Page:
When did being social online turn into so much work?  Somewhere along the way, the rules changed.  Now there are guidelines and protocol you need to follow. Social Networks feature unique versions of scoring and prizes.  Social Media is now a game… plain and simple.  It’s a game with very obvious winners and losers and your score is determined in real time. The consequences are immediate and passivity is punished.  Is the payoff worth the trouble?

Foursquare doesn’t describe themselves as game anywhere on their website.  But how can it not be?  It has rules and rewards.  It even makes you compete for titles.  Foursquare doesn’t just let you “Check In” to the businesses you visit on a regular basis.  It also keeps a tally of how many times you visit each location and how often.  The rules are simple: The more you visit, the closer you get to earning badges.  Badges don’t necessarily entitle you to any special privileges or special discounts, but they have some pretty cool titles like “Superstar” or “Jet Setter.”

Foursquare is like playing Super Mario Brothers.  (That’s right, I’m old school).   You play level after level until you finally come face to face with Bowser.  After defeating him in a momentous battle, he still manages to escape with the princess. You have to follow him to the next level if you ever want to conquer him.  Every time you beat a new level, you are very aware of how much closer you are to your last Bowser faceoff.  You don’t brag about beating the first level.  You brag after you save the princess.

Foursquare is a lot like that.  No one wants the “Newbie” badge.  That means you’ve only Checked In to one place.  So you shoot for the “Adventurer” badge.  Afterall, it’s ony 9 Check Ins away.  Every time you go somewhere, you move one Check In closer to another badge.   (I’m guessing the creators look back pretty fondly on their days in the Boys Scouts.) 

It’s funny because Foursquare very specifically lays out how to get badges, but other Social Networks are not so obvious about their similarities to the gaming world.  Their rewards are a little different and the rules are harder to find and more difficult to follow.  Twitter doesn’t give out titles for the most followed.  It doesn’t say, “Hey, if you follow Mashable, you’ll pick up at least 5-10 new followers.”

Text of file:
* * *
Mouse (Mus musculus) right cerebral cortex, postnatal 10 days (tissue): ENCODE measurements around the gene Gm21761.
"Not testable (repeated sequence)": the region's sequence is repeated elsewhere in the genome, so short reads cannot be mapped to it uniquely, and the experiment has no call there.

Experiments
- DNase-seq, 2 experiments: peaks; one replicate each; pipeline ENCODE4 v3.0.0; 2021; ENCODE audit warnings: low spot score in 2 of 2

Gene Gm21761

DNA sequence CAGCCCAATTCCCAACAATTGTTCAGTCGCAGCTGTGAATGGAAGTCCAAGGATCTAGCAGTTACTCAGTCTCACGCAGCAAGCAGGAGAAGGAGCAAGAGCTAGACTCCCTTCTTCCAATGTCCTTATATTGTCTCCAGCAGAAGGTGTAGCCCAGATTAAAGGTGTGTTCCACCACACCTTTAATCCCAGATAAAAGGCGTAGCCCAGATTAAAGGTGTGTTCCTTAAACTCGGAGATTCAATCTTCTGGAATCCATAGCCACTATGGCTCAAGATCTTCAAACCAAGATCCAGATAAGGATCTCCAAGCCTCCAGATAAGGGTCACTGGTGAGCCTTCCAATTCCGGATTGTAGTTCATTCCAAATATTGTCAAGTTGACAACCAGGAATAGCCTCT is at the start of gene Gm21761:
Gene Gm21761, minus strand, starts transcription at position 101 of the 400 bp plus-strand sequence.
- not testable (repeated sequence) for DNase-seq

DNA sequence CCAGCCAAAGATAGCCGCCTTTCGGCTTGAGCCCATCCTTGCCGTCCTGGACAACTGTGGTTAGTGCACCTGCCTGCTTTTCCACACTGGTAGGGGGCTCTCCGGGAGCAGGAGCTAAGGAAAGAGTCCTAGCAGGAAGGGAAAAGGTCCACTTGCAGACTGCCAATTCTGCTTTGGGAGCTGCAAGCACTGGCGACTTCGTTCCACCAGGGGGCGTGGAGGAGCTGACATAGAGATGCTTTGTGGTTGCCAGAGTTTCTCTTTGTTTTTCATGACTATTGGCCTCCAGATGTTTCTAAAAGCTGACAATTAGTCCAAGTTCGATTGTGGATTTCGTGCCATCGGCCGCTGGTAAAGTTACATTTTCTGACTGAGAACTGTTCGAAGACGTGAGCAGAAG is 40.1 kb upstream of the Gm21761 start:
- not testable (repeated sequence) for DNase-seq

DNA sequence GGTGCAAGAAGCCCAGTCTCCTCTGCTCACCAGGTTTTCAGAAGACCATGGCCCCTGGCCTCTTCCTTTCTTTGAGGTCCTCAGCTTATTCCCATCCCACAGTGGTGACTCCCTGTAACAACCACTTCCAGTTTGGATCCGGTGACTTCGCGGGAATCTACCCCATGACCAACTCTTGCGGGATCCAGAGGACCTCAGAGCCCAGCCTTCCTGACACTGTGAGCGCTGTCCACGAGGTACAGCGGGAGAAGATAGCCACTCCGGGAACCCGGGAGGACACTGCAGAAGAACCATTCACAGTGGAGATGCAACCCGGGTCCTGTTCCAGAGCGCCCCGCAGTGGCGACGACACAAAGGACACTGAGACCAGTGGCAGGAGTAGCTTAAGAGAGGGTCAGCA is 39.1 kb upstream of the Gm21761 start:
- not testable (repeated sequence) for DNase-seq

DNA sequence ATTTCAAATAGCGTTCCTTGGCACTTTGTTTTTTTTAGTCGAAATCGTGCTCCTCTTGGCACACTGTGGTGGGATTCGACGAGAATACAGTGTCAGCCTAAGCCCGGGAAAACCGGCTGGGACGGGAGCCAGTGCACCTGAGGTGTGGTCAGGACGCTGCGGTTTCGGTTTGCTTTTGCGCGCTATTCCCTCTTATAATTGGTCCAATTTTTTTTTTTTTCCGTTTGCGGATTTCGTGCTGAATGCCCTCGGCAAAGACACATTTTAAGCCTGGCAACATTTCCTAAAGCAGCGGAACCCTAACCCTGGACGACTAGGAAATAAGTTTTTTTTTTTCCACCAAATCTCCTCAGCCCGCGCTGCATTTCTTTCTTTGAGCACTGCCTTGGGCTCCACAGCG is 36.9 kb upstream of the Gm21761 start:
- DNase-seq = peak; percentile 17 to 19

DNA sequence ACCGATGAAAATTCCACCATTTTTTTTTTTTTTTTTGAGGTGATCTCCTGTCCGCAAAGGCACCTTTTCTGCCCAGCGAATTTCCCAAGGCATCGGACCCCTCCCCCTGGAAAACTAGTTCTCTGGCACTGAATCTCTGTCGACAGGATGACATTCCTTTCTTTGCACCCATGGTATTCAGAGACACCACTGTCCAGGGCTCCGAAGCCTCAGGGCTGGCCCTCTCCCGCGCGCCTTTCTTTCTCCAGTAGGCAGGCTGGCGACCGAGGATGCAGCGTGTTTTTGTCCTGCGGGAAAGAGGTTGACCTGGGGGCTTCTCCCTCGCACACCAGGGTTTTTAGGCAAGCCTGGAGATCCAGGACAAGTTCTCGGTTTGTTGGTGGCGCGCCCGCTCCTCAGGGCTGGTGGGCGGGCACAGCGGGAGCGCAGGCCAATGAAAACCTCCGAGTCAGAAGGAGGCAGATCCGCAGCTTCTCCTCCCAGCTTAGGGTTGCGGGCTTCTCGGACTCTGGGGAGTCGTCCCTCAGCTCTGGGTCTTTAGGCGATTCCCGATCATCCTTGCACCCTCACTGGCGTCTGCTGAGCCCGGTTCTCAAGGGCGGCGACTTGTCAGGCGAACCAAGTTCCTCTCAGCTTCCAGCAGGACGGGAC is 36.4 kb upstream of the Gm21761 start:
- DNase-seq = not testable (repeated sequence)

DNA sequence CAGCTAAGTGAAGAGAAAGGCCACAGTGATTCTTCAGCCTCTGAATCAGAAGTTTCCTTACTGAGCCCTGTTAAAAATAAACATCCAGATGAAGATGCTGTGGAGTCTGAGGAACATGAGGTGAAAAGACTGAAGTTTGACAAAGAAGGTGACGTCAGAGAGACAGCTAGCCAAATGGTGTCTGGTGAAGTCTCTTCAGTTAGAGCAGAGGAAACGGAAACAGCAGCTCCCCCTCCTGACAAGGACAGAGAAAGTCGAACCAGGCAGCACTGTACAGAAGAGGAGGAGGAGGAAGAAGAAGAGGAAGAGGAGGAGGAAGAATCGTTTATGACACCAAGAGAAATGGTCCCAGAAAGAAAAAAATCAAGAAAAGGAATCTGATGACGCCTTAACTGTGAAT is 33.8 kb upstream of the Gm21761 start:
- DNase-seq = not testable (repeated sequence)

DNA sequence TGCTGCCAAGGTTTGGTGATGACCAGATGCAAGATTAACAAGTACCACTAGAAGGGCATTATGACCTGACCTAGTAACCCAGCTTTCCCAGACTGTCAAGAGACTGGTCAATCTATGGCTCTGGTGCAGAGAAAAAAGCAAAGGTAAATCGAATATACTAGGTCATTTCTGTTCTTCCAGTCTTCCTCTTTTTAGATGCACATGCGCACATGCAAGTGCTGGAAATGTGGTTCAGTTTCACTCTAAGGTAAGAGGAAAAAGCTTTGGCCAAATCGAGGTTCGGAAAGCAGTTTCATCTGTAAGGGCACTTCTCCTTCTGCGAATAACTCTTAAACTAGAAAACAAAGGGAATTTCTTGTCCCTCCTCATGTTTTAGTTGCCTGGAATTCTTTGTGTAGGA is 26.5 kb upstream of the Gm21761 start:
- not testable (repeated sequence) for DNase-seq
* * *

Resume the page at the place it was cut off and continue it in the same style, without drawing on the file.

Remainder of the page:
It wasn’t until we had an unfortunate incident on Twitter that I made the gaming connection.   We had scheduled a day’s worth of tweets for The Social Vista to ensure a constant stream of quality content.  Little did we know that the site we scheduled them through was experiencing server problems.   No tweets were sent out for an entire day and we saw an immediate drop in our following…. After ONE day!  I was floored by the immediate response to our lack of activity.  All that hard work and diligence to make sure our Twitter page was constantly generating timely material was down the drain.

It made me think back to my former obsession with a Nintendo DS game called Animal Crossing.  I won’t go into all the game details here.  All you need to know is that it featured a little town and every day a few weeds would grow.  My character was supposed to pick those weeds every day or the other characters would get cranky.  If you missed one day of weeding, it was no big deal.  But miss a week or a month and it would be like starting the game all over again.  It required diligent observance and constant contact.

Twitter is the same in that you neglect your page for a day and you’ll lose some followers.  You neglect your page for a week or two – you might as well start over from scratch.  There are endless websites dedicated to teaching the unwritten rules of Twitter etiquette as well as tips and tricks to attract people to your site.  Fail to learn and follow the rules, and the consequences are hefty and immediate.  Hence the multitude of sites dedicated to finding out which followers left you and why.

The whole point of the game is to grow your following and keep the followers you have.  I’ll be the first to admit it – I get a little giddy when I open my email and see the list of new followers.  Then, I get a little bummed out when I see any of them jump ship before I even got a chance to DM them a “Thank You.”  Mind you, I’m not talking about friends and family cutting off their association with me.  I’m talking about perfect strangers… and yes… it bugs me.  People put just as much time into growing their following as they do into keeping it.